Gwen Raverat: Friends, Family and Affections 
by Frances Spalding.
Harvill, 438 pp., £30, June 2001, 1 86046 746 6
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... Gwen Darwin in Cambridge (in a house that is now Darwin College) in 1885, the granddaughter of Charles. The Darwins were a vast dynasty: seven of Charles’s ten children survived to adulthood and between them produced ten grandchildren and almost thirty great-grandchildren. The sons understandably found their father’s ...

He could not cable

Amanda Claybaugh: Realism v. Naturalism, 20 July 2006

Frank Norris: A Life 
by Joseph McElrath and Jesse Crisler.
Illinois, 492 pp., £24.95, January 2006, 0 252 03016 8
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... When Frank Norris died of appendicitis in 1902, at the age of 32, he had written six novels, as well as scores of essays and reviews. At least two of the novels, McTeague (1899) and The Octopus (1901), are recognised masterpieces, and a number of the essays, particularly those about the Spanish-American War, retain their power today ...

The Devil upon Two Sticks

Charles Nicholl: Samuel Foote, 23 May 2013

Mr Foote’s Other Leg: Comedy, Tragedy and Murder in Georgian London 
by Ian Kelly.
Picador, 462 pp., £18.99, October 2012, 978 0 330 51783 6
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... case. Foote’s theatrical career began under the tutelage of the veteran Irish actor and director Charles Macklin. Somewhat improbably, his first outing, in early 1744, was in the role of Othello. This was received well enough but his more notable success, first in London and then in Dublin, was as Lord Foppington in Vanbrugh’s The Relapse. Other repertory ...

The Great Percy

C.H. Sisson, 18 November 1982

Stranger and Brother: A Portrait of C.P. Snow 
by Philip Snow.
Macmillan, 206 pp., £8.95, October 1982, 0 333 32680 6
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... quickly recognised as years ahead of his age’. Philip refers to his brother throughout as ‘Charles’, and it is time to reveal that he was known at home as Percy, and Percy he remained for the first 45 years, ‘distant relatives’ so addressing him even after that. For the world in which he was rising ‘Snow’ was enough – surnames were, after ...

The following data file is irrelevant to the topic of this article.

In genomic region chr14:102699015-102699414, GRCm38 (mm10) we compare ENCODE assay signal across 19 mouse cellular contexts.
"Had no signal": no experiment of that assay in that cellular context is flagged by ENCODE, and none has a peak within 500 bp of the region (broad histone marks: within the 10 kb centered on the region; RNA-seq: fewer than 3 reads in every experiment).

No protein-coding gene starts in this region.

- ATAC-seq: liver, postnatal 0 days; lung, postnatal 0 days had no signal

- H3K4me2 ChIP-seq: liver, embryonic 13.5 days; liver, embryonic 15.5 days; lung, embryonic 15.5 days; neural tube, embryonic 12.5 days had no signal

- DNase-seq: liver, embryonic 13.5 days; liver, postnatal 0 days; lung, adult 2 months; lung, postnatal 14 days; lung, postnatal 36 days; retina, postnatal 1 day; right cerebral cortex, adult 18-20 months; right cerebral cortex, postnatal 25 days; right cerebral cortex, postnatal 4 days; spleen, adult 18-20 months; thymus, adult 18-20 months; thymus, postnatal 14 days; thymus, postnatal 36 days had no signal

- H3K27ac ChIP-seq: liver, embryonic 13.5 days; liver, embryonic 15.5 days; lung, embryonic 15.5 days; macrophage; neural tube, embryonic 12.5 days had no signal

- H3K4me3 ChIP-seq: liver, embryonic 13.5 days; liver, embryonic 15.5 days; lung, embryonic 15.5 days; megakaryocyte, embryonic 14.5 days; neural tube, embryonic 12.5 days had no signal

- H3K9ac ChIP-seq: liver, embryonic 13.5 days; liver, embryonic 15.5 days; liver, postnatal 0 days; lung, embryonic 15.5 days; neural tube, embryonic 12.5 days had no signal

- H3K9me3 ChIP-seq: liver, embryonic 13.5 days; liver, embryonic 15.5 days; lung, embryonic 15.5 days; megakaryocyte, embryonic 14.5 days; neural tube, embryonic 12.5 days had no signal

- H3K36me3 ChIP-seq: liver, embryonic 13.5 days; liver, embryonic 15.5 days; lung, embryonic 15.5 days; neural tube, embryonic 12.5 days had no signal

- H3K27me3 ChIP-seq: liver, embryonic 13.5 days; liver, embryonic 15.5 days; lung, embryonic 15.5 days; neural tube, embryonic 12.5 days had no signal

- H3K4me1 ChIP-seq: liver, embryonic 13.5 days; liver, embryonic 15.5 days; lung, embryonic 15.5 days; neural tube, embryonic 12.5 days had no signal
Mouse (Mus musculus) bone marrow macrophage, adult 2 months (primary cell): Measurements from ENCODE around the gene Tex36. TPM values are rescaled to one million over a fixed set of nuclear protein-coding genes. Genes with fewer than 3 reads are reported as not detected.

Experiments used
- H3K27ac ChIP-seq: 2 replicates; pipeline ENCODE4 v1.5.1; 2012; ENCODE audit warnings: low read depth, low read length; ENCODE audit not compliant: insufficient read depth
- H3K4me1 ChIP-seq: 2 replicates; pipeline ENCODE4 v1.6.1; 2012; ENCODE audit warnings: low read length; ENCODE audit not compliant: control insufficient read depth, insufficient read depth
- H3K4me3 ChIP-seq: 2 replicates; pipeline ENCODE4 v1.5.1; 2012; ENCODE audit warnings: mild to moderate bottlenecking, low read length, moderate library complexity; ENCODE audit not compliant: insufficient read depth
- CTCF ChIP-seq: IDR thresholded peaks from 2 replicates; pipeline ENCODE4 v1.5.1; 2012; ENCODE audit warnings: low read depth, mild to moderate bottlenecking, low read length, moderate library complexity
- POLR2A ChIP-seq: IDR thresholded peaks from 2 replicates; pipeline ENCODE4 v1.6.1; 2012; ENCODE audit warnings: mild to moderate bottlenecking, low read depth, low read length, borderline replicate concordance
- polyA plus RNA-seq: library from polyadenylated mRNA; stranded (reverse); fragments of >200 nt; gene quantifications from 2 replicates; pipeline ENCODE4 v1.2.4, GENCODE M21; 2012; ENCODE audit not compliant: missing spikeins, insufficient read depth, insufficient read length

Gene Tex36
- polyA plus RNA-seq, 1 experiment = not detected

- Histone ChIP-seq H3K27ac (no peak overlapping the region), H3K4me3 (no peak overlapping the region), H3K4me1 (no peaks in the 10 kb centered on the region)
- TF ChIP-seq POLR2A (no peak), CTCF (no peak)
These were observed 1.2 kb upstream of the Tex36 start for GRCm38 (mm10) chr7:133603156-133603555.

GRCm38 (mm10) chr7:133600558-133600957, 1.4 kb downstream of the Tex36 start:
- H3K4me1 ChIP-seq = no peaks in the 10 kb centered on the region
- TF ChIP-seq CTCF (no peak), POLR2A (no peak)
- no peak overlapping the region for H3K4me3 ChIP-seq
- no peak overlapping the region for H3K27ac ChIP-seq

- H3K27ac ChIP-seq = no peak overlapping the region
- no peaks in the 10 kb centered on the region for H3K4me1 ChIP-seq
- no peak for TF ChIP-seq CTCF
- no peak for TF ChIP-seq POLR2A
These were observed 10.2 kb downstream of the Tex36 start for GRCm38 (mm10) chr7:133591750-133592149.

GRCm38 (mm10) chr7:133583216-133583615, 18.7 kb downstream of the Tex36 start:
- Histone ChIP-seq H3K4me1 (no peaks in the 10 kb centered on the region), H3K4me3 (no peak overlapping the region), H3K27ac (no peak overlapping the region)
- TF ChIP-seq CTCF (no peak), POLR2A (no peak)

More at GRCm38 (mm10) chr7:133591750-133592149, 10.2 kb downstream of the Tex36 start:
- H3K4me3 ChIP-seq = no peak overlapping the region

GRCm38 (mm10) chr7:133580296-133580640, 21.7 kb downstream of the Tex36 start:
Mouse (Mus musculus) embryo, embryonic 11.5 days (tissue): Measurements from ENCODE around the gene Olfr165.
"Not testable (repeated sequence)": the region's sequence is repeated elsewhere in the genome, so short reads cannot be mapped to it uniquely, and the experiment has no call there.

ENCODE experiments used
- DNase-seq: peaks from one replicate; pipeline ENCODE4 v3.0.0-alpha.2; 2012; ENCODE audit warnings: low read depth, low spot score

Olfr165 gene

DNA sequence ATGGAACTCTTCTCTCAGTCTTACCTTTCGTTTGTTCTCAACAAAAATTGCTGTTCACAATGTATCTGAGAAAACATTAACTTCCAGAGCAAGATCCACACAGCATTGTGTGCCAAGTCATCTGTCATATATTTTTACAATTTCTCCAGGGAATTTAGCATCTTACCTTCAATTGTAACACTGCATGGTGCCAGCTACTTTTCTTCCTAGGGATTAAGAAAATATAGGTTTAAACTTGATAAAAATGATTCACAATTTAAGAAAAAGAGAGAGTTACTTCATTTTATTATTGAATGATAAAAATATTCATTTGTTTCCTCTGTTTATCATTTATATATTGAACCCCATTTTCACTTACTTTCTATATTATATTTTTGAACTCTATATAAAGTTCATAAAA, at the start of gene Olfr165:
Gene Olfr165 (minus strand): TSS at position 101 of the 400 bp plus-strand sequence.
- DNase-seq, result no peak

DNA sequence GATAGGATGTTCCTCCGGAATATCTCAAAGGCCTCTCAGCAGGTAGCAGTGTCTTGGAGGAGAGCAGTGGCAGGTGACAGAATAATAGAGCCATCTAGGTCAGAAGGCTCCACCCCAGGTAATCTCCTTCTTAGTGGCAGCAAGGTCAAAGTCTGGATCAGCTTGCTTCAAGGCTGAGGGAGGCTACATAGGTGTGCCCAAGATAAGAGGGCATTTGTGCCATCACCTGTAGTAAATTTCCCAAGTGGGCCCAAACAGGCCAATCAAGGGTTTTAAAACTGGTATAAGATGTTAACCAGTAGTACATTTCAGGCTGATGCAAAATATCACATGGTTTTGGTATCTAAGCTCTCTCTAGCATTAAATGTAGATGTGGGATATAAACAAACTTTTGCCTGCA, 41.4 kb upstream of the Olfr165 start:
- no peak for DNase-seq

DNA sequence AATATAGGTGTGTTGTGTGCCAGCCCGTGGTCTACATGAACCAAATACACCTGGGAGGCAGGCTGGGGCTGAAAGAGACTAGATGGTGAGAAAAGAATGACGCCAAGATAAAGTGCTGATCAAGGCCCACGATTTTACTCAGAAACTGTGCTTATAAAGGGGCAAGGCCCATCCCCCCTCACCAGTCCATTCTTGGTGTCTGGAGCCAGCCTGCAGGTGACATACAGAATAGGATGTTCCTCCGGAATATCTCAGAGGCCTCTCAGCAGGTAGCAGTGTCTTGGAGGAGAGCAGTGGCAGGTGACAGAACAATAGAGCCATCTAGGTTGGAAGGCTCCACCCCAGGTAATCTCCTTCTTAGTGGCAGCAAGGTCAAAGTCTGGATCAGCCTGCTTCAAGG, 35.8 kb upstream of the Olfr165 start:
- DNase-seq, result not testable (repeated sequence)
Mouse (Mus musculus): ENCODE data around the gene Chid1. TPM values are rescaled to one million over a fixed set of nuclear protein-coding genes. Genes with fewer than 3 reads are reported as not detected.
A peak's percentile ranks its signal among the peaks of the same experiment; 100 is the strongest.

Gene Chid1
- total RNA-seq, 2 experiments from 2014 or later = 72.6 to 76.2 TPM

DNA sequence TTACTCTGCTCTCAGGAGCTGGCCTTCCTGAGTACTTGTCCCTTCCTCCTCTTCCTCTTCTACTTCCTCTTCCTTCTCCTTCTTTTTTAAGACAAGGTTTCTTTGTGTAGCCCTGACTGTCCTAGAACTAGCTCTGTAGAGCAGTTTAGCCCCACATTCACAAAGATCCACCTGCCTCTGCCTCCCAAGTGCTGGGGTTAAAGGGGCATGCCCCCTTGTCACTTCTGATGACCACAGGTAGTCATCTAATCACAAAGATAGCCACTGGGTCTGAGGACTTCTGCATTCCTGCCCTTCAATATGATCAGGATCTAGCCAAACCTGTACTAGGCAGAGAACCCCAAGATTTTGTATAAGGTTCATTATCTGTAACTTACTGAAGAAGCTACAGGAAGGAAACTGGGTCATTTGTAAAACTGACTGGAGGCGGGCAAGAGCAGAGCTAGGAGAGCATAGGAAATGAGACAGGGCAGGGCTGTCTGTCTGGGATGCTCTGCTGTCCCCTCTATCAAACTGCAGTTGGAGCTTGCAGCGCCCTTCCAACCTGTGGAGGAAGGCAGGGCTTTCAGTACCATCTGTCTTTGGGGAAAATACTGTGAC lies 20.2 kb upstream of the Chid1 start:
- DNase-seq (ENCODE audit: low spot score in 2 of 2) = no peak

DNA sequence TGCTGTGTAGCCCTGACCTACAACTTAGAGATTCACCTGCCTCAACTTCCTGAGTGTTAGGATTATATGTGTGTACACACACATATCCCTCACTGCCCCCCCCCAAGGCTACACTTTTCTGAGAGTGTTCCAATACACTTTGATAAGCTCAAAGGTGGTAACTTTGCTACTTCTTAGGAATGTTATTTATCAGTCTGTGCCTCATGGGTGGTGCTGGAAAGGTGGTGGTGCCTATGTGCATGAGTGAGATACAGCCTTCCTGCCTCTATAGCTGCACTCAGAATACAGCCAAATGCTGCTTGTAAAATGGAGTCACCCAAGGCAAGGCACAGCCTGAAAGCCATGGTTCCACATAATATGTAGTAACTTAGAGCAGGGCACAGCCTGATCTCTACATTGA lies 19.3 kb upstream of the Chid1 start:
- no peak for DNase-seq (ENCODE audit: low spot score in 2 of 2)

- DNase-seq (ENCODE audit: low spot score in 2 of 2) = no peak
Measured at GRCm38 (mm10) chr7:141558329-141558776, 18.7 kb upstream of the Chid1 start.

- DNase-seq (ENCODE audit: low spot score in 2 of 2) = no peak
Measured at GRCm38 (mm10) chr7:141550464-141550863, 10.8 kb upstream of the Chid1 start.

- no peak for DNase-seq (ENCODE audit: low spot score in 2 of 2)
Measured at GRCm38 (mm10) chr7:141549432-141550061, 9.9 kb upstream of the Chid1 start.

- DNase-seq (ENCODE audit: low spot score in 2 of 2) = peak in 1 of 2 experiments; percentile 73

Theophany

Frank Kermode: William Golding, 5 November 2009

William Golding: The Man Who Wrote ‘Lord of the Flies’ 
by John Carey.
Faber, 573 pp., £25, 0 571 23163 2
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... long and successful struggle against the opposing forces of evil. He explained to his editor, Charles Monteith, that Matty in Darkness Visible was meant to be a saint, like Simon and the curé d’Ars and St Thérèse of Lisieux. ‘It’s a figure I’ve tried for again and again and I suppose Matty in Darkness Visible is as near as I shall ever ...

Broken Knowledge

Frank Kermode, 4 August 1983

The Oxford Book of Aphorisms 
edited by John Gross.
Oxford, 383 pp., £9.50, March 1983, 0 19 214111 2
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The Travellers’ Dictionary of Quotation: Who said what about where? 
edited by Peter Yapp.
Routledge, 1022 pp., £24.95, April 1983, 0 7100 0992 5
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... that small degree of overlap between Auden and Gross. Auden fancies aphorists like Simone Weil and Charles Williams, neither to be found in Gross, and Gross has his pets – Sherrington, for instance, and Thomas Szasz, unknown to Auden. The earlier book has a useful thematic index, Gross’s has not. Gross is more specific about his sources. Both classify ...

Diary

Frank Kermode: Everybody loves the OED, 20 April 1989

... a blood type, a paper size, a record side and a social class (though this last usage dates from Charles Booth’s Labour and Life of the People of 1889, a moment too late for Murray and his readers), plus a whole string of modern abbreviations and acronyms (a word first recorded in America in 1943). Nine columns pass before we hit a as indefinite article ...

Diary

Frank Kermode: What Went On at the Arts Council, 4 December 1986

... The failure of the Council’s literature policies cannot be attributed to popular opinion. Since Charles Osborne was for a long time the director of the Literature Department, we might expect to find the true explanation of its demise in his memoirs, the first fruits of his leisure in early retirement.† There is an odd devil in Mr Osborne which is always ...